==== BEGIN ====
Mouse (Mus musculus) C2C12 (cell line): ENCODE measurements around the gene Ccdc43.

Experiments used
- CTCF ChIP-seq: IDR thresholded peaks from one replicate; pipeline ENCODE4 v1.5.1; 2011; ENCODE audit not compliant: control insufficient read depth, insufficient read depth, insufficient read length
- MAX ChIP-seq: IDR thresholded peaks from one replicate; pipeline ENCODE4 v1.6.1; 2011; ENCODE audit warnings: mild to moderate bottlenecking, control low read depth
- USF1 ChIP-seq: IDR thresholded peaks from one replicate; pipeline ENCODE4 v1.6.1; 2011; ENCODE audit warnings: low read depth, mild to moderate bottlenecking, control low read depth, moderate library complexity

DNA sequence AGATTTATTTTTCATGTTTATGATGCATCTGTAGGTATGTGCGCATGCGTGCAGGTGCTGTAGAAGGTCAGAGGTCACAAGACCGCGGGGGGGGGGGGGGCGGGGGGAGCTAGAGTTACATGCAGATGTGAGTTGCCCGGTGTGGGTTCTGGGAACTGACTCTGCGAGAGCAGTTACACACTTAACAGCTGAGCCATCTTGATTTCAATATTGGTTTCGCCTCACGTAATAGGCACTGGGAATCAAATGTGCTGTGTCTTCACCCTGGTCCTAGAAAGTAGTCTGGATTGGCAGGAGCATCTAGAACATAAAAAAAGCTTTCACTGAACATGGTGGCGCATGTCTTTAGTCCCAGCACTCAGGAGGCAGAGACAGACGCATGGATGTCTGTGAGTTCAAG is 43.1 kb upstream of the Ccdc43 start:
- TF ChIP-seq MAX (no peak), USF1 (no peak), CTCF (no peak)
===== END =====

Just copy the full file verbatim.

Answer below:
Mouse (Mus musculus) C2C12 (cell line): ENCODE measurements around the gene Ccdc43.

Experiments used
- CTCF ChIP-seq: IDR thresholded peaks from one replicate; pipeline ENCODE4 v1.5.1; 2011; ENCODE audit not compliant: control insufficient read depth, insufficient read depth, insufficient read length
- MAX ChIP-seq: IDR thresholded peaks from one replicate; pipeline ENCODE4 v1.6.1; 2011; ENCODE audit warnings: mild to moderate bottlenecking, control low read depth
- USF1 ChIP-seq: IDR thresholded peaks from one replicate; pipeline ENCODE4 v1.6.1; 2011; ENCODE audit warnings: low read depth, mild to moderate bottlenecking, control low read depth, moderate library complexity

DNA sequence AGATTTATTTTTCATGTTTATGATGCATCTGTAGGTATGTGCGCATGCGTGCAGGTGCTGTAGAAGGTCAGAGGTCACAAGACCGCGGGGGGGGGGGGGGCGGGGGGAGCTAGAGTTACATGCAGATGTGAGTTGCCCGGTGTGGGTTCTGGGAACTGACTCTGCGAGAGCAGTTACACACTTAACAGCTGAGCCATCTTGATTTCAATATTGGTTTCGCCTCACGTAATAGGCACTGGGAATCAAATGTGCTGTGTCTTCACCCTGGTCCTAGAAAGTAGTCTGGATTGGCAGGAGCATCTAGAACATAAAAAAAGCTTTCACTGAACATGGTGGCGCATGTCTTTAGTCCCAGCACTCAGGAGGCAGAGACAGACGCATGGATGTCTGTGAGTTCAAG is 43.1 kb upstream of the Ccdc43 start:
- TF ChIP-seq MAX (no peak), USF1 (no peak), CTCF (no peak)